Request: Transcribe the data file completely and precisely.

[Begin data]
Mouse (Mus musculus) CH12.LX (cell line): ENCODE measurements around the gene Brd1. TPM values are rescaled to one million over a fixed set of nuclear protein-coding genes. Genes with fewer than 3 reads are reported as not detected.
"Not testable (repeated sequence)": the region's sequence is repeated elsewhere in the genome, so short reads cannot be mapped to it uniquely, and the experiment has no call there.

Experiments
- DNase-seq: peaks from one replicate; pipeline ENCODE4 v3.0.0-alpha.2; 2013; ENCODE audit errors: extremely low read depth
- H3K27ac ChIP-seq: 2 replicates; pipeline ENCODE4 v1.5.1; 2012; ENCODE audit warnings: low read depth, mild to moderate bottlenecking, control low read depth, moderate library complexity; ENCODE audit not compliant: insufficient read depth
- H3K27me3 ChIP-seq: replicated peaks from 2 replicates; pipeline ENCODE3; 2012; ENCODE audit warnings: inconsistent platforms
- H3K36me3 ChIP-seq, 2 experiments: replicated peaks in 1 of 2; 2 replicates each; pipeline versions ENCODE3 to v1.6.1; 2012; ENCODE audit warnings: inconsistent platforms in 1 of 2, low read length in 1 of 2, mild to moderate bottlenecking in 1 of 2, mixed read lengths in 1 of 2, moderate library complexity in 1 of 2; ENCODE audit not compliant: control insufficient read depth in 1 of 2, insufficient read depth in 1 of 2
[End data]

Mouse (Mus musculus) CH12.LX (cell line): ENCODE measurements around the gene Brd1. TPM values are rescaled to one million over a fixed set of nuclear protein-coding genes. Genes with fewer than 3 reads are reported as not detected.
"Not testable (repeated sequence)": the region's sequence is repeated elsewhere in the genome, so short reads cannot be mapped to it uniquely, and the experiment has no call there.

Experiments
- DNase-seq: peaks from one replicate; pipeline ENCODE4 v3.0.0-alpha.2; 2013; ENCODE audit errors: extremely low read depth
- H3K27ac ChIP-seq: 2 replicates; pipeline ENCODE4 v1.5.1; 2012; ENCODE audit warnings: low read depth, mild to moderate bottlenecking, control low read depth, moderate library complexity; ENCODE audit not compliant: insufficient read depth
- H3K27me3 ChIP-seq: replicated peaks from 2 replicates; pipeline ENCODE3; 2012; ENCODE audit warnings: inconsistent platforms
- H3K36me3 ChIP-seq, 2 experiments: replicated peaks in 1 of 2; 2 replicates each; pipeline versions ENCODE3 to v1.6.1; 2012; ENCODE audit warnings: inconsistent platforms in 1 of 2, low read length in 1 of 2, mild to moderate bottlenecking in 1 of 2, mixed read lengths in 1 of 2, moderate library complexity in 1 of 2; ENCODE audit not compliant: control insufficient read depth in 1 of 2, insufficient read depth in 1 of 2